Five Shots at Close Range
Lessons from the Stephen Maddox Case
Part 1: The Facts of the Maddox Case
Most of the cases we explore in The Four Elements of Self-Defense are stories pulled from the headlines -- high-profile self-defense cases that can provide lessons for the concealed carrier. In our next series, we'll explore a story that is close to home for us because the shooter, Stephen Maddox, is a CCW Safe member. Stephen was prosecuted for first degree murder for the shooting of Kelley Wilkerson. Stephen gave us permission to tell his story, and for the next few weeks, we will explore how the elements of location, escalation, reasonable fear, and post-incident actions affected his legal defense, which included a significant contribution from CCW Safe National Trial Counsel Don West.
Stephen Maddox was a founding member of a motorcycle club in the Raleigh, North Carolina area. He was also an executive at a global logistics company, and a husband and father. Over several months, Maddox had become involved in some verbal exchanges with another member of the motorcycle club, Kelly Wilkerson, who Maddox had once considered a friend. Wilkerson quit the club, but the conflict continued to a deadly conclusion on the night of October 17, 2015 during a function for one of the motorcycle organizations in that same area.
At the rally, Wilkerson saw Maddox enter a restroom at Bill’s Convention Center, and he moved to confront him there, against the pleas of his wife. The six-foot-three, 290-pound Wilkerson tackled Maddox to the ground and tried to choke him. It took three or four men to pull Wilkerson off, but not until after Maddox cut him on the face with a small knife attached to his keychain.
Wilkerson’s wife said the cut bled profusely, and that her husband became “enraged.” Moments later, Wilkerson attacked Maddox a second time, and again, bystanders pulled Wilkerson off.
Maddox retreated to his motorcycle where he retrieved his .44 revolver. Shaken by the two attacks, Maddox said he he had “rubber legs” and didn’t feel stable enough to ride. He removed his club colors, he claimed, in hopes of making himself less recognizable to his attacker. Then he called 911 for help. The call was interrupted before Maddox had the chance to say a single word.
Wilkerson arrived on his motorcycle, dismounted, and began to approach. Maddox, certain he would be attacked again, fired twice, but he says the shots had no effect and Wilkerson continued to “charge.” Moments later Wilkerson was on top of Maddox, and both men ended up on the ground. Before it was over, Maddox fired three more rounds. None of the shots were individually fatal, but Wilkerson eventually bled to death.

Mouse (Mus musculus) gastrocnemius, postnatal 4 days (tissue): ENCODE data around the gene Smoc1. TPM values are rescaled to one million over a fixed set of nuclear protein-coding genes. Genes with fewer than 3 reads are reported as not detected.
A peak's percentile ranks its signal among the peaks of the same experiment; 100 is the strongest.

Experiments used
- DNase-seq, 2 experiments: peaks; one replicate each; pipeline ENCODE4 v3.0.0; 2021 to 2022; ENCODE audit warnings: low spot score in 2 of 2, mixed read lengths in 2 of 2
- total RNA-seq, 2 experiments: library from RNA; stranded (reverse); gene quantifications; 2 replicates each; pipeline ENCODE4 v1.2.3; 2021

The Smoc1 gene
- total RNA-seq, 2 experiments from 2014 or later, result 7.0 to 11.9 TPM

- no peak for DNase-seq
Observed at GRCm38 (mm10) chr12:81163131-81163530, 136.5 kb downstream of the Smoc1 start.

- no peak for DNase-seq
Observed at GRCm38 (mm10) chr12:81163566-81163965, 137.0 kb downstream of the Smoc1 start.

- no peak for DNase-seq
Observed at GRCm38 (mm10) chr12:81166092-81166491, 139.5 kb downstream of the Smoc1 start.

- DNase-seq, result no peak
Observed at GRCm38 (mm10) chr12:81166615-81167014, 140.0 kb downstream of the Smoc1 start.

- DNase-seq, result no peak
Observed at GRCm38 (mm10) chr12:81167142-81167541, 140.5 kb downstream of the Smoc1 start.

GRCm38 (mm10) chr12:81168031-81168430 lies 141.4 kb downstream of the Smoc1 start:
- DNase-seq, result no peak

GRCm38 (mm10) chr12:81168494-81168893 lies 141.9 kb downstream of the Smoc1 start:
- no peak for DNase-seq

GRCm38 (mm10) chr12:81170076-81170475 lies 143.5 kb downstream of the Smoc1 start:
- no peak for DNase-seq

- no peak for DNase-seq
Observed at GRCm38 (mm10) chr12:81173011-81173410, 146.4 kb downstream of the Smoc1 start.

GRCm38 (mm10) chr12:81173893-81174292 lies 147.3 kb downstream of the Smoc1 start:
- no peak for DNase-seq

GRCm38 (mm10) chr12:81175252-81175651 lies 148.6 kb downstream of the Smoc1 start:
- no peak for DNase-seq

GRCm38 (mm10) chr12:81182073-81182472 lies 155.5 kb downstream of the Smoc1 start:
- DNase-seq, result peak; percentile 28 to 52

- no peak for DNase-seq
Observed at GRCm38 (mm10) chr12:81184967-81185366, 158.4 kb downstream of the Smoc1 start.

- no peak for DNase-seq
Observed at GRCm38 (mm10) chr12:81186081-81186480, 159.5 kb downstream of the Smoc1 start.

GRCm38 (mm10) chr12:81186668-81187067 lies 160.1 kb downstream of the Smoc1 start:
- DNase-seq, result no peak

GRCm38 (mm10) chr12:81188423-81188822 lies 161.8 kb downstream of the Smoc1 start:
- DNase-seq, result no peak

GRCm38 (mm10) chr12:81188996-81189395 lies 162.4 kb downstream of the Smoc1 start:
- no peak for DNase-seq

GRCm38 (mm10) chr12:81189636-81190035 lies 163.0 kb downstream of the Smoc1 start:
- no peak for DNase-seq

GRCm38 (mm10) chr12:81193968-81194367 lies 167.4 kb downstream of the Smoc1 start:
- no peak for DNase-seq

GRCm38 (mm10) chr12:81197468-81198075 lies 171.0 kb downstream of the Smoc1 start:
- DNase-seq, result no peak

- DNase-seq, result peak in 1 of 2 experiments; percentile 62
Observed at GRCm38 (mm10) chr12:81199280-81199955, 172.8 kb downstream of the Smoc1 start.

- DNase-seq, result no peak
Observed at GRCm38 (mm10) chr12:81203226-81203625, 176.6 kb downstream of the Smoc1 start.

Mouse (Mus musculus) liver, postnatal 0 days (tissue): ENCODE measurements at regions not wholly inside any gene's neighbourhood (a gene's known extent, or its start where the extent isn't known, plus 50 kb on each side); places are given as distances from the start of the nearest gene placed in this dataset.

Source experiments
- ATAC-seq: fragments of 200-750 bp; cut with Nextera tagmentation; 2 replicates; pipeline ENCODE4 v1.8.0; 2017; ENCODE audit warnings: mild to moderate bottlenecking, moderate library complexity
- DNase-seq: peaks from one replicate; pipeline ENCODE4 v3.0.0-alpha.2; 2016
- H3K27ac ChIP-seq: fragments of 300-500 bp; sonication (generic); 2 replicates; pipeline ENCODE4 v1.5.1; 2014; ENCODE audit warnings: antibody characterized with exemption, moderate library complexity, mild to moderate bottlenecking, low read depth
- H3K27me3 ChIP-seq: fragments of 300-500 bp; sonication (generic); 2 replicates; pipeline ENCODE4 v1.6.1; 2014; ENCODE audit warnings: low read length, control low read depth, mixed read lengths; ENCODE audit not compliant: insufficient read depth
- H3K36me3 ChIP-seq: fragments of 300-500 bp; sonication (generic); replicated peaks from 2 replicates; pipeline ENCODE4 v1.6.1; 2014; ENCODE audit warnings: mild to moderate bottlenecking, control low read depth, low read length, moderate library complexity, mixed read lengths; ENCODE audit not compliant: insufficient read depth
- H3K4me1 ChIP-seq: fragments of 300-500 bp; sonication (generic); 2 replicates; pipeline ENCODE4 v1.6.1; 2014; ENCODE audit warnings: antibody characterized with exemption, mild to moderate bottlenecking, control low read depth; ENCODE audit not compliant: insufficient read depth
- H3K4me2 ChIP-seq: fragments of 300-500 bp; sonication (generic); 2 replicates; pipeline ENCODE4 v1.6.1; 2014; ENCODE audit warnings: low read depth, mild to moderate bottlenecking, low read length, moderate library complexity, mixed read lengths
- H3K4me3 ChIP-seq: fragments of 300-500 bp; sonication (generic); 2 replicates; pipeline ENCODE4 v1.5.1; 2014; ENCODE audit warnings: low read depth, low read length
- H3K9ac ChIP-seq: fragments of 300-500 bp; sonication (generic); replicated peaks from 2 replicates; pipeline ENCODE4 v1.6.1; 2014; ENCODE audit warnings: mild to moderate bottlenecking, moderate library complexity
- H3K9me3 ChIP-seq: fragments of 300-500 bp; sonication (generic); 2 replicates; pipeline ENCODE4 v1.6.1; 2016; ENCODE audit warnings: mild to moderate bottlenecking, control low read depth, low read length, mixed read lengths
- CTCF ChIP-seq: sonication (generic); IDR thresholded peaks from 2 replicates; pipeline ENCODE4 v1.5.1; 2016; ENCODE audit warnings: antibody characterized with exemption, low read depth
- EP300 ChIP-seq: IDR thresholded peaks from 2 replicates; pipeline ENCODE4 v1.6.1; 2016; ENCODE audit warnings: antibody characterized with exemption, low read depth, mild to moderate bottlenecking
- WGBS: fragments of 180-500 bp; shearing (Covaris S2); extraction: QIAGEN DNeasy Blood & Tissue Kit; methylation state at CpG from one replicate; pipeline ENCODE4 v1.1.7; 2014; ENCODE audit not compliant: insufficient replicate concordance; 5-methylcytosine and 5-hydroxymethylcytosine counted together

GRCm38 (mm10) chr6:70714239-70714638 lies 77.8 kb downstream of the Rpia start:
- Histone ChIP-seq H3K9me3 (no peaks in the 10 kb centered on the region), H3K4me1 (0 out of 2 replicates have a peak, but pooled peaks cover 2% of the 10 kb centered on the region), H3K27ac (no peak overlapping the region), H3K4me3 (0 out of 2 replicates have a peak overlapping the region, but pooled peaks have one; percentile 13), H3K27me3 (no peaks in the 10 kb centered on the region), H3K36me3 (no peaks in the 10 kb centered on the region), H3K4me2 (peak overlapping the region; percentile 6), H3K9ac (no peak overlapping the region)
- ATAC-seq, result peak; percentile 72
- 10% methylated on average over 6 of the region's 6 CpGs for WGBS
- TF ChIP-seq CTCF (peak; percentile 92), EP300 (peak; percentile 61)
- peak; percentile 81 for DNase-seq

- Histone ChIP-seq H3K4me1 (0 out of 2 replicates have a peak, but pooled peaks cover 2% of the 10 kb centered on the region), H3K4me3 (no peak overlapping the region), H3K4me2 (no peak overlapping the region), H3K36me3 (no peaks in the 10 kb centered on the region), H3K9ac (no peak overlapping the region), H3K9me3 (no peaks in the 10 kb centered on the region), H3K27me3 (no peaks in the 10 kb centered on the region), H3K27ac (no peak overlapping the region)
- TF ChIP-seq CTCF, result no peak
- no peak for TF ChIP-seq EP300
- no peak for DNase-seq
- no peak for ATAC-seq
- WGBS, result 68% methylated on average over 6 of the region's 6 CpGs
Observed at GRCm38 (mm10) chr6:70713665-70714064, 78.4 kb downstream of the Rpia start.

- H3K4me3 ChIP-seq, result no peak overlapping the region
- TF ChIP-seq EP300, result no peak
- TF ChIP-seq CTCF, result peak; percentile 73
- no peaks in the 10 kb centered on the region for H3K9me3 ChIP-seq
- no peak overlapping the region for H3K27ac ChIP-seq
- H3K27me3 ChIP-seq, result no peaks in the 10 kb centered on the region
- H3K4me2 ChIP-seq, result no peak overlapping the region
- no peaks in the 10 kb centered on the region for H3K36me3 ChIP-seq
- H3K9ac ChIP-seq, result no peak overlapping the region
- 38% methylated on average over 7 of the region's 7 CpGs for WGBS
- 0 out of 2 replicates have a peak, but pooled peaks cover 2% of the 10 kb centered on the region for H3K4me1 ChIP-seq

After the shooting, the 911 operator called back. Maddox explained that he had been attacked and that he shot his attacker in self-defense. Soon police arrived. Maddox surrendered his weapon and cooperated fully with investigating officers. He voluntarily gave detectives access to his cell phone and submitted to three hours of recorded questioning -- without the advice of a lawyer.
About two hours into questioning, the investigators informed Maddox that Wilkerson had died from his wounds, which was news to Maddox. Soon it became clear that police weren’t believing his story and that he was in big trouble. Finally, Maddox asked for a lawyer.
Stephen Maddox would be charged with first degree murder in the shooting of Kelly Wilkerson. Nearly two years would pass before Maddox could sit before a jury and tell his side of the story. The jury took less than two hours to deliver a not guilty verdict.
Stephen is a CCW Safe member, and CCW Safe funded one-hundred percent of his legal defense. Normally, the cases we choose to profile in this forum do not involve CCW Safe members, but Stephen’s case had a number of lessons for the concealed carrier, and because Stephen feels comfortable speaking publicly about his experience, he asked that we tell his story so it may be an example to others.
While every case we explore is unique -- each with its own specific fact patterns -- we’ve identified four elements that play a critical role in every self-defense shooting. They are: location of the shooting, the escalation of the conflict, whether the shooter had reasonable fear, and the shooter’s post incident-actions. In this series we will explore how these elements affected Maddox’s legal defense.